We identified multiple spine origins using a serial sectioning electron microscopic approach for image tracing that provide morphological clues for synaptic plasticity and neural network. Interestingly, both animal condition was showing different synaptic connectivity via MSBs in target regions. AC model for physiological condition which increased the number of sdMSBs compared to the pathological model. These results proposed that morphological plasticity by physiological stimuli during motor skill learning may maintenance synaptic connection for existing information. In addition, these structural changes are correlation with post synaptic density size, MSBs proximity and potential compensatory weakening of synapses immediately adjacent to MSBs (Lee et al., 2013). However, TBI for pathological models showed a significant increase in the number of ddMSBs of synaptic connection in cerebral motor cortex comparison with the WT mice. Reorganization of neural network, which is one of the functional repair mechanism in the central nervous system, is required for abnormal brain condition (Dunnett, 1995).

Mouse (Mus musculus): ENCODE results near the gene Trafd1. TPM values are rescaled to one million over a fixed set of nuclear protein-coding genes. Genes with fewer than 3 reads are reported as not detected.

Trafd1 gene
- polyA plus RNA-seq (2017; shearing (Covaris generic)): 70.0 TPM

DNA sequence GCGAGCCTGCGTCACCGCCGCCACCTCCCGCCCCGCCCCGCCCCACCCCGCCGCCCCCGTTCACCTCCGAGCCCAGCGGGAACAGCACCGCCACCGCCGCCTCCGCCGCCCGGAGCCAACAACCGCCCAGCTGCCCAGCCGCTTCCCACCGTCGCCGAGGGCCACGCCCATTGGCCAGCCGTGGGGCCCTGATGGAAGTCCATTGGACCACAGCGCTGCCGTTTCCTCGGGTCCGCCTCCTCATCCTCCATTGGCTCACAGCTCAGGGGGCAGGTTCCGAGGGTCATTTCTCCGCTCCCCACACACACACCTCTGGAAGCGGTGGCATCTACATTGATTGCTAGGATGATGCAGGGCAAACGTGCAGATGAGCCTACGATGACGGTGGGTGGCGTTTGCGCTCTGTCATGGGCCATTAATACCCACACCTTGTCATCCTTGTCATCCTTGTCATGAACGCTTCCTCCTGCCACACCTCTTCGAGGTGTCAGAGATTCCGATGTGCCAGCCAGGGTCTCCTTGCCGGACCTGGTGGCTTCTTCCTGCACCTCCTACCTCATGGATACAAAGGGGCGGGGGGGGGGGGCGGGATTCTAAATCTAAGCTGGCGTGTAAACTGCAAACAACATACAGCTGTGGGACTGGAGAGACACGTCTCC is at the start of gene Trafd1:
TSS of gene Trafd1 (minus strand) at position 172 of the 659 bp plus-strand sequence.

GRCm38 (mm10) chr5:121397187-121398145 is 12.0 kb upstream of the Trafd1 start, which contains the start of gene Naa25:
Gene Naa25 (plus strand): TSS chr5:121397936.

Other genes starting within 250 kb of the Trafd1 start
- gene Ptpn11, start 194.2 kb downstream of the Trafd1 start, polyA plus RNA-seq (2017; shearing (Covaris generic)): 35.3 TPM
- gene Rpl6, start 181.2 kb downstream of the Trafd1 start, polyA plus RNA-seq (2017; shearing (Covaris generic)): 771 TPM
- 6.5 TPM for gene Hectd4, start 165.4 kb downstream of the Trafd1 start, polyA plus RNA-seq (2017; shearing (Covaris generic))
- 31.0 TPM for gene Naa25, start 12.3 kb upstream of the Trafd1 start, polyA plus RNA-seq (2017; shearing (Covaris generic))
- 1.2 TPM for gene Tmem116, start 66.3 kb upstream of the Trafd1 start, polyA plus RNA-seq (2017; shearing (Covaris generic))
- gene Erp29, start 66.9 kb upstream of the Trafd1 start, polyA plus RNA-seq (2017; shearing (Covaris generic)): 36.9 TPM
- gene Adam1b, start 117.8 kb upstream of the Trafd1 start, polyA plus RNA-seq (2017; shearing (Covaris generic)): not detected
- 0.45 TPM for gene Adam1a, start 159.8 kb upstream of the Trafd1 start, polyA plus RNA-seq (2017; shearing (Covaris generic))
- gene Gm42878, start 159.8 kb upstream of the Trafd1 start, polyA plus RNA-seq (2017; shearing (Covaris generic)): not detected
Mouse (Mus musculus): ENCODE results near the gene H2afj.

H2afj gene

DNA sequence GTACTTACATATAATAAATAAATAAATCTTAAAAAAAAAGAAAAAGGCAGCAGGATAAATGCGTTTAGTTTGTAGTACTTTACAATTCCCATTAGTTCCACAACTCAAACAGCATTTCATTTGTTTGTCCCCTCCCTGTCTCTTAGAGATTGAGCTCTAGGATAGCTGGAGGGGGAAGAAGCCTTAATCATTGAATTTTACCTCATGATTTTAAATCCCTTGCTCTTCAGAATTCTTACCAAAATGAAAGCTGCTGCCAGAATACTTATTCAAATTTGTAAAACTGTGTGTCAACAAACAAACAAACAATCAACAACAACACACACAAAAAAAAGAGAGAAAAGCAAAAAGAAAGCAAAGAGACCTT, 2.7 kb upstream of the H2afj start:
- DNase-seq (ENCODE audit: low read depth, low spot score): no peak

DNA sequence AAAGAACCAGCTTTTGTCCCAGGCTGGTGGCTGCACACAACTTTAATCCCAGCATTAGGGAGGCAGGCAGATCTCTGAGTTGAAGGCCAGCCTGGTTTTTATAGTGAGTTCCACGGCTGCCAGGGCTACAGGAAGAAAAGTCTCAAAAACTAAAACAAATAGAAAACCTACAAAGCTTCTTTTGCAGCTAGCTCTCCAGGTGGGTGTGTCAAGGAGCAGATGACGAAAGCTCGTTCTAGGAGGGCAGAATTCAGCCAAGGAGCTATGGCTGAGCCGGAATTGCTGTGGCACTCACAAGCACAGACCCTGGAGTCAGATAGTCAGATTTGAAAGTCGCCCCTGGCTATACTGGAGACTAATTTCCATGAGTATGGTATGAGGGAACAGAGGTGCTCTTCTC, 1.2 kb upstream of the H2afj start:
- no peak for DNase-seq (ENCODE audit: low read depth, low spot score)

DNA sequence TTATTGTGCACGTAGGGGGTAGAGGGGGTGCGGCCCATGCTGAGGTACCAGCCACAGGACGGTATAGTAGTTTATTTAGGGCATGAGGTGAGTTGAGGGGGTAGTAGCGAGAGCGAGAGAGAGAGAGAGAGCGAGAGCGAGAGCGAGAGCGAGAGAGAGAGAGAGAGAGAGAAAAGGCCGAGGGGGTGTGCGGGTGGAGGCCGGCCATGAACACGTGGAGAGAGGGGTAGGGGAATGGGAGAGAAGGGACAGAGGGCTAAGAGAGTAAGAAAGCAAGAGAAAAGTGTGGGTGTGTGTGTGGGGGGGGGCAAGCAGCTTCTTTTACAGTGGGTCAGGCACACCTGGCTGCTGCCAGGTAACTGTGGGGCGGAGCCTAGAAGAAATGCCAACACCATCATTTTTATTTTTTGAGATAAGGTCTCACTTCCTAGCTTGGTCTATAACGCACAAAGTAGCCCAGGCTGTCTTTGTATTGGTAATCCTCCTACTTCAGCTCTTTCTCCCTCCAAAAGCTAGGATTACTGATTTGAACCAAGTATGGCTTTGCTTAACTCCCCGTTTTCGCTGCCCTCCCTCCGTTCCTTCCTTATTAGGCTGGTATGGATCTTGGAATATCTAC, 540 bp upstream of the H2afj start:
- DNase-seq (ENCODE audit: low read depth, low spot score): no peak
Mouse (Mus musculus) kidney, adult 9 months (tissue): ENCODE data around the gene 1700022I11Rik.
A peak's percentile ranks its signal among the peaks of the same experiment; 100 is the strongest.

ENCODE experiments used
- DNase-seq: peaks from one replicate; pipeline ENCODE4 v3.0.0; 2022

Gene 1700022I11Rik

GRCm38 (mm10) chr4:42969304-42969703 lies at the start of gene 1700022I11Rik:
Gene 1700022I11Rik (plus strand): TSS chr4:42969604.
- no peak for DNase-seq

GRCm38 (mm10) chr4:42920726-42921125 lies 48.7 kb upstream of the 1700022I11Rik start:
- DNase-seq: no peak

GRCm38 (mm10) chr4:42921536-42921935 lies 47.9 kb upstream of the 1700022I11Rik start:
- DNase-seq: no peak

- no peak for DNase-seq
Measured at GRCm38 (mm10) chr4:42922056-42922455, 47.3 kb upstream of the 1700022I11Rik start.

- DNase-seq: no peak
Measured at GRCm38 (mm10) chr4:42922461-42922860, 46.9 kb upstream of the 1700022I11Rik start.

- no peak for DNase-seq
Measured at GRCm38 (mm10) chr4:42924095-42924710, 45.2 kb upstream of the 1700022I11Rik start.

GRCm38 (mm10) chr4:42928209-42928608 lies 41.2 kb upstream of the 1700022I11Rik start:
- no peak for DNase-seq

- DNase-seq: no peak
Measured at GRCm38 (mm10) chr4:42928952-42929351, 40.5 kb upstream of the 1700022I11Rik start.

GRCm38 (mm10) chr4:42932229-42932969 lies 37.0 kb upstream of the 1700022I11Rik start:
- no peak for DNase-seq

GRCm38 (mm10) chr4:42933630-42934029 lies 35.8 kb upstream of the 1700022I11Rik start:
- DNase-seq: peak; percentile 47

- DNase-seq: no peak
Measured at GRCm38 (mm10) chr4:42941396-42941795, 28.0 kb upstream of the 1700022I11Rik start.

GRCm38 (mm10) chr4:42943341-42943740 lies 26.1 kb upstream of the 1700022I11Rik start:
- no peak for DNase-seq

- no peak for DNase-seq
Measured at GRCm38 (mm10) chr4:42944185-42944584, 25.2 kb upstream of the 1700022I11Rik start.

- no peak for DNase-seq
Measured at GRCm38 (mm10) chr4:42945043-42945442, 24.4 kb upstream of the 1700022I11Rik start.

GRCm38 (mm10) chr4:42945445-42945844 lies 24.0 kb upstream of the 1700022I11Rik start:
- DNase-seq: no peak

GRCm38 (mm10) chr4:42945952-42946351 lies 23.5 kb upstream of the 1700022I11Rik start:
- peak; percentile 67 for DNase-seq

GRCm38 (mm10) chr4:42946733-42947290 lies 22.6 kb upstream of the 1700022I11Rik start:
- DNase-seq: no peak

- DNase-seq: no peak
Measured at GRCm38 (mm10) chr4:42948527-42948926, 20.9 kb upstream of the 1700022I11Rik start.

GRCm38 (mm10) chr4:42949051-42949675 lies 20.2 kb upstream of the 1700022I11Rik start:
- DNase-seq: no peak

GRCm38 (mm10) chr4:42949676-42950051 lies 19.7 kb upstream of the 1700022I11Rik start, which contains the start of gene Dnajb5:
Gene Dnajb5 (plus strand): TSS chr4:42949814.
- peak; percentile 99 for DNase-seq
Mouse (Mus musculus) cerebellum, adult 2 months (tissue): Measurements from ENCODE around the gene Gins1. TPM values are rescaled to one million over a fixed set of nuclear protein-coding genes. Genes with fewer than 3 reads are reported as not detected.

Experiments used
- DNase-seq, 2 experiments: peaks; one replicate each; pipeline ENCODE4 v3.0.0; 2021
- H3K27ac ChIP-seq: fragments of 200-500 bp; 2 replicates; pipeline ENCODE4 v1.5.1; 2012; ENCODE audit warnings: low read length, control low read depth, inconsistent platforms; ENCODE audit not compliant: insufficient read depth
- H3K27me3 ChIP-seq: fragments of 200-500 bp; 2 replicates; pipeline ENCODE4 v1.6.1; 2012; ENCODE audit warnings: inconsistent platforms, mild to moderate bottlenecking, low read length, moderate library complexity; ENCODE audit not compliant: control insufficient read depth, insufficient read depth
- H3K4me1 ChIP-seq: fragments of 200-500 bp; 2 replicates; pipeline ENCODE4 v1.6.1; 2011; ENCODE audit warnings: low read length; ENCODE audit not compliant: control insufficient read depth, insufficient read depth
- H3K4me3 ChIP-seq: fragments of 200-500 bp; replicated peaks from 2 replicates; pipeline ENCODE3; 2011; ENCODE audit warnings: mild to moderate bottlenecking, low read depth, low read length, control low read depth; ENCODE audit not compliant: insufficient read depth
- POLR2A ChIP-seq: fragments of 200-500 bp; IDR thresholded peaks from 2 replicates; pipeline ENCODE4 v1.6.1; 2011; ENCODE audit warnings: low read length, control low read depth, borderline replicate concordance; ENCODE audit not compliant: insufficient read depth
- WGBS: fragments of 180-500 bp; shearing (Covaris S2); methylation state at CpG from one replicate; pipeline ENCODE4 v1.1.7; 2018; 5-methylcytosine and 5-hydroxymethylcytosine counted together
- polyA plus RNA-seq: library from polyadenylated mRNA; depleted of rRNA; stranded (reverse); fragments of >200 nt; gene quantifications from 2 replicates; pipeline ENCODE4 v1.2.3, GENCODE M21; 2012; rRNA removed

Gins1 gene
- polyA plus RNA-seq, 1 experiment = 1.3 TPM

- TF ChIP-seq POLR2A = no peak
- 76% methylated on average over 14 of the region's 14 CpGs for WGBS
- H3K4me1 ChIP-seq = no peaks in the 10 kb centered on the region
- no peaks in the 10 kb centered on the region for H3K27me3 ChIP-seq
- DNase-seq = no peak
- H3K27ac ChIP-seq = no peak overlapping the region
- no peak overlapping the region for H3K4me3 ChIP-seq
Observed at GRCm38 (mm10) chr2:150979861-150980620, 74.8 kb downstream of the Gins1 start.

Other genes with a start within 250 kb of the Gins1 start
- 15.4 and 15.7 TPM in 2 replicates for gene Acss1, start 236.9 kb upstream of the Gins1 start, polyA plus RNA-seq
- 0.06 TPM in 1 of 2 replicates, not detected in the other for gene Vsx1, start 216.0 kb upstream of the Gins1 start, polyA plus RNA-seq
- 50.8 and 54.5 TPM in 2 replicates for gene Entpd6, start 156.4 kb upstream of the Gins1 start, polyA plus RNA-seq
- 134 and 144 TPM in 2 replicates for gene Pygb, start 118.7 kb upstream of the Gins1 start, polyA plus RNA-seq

The MSBs observed in both acrobat physiological animal model and TBI induced pathological model based were analyzed with 3-dimensional transmission electron microscopy. Major portion of connection in physiological model was MSB synapsed spines from the same dendrite, but portion of the different dendrite connection MSB was increased in pathological models. These implies that the MSBs observed in motor cortex of AC model and TBI model might have different circuits for the processing the information.


No potential conflict of interest relevant to this article was reported.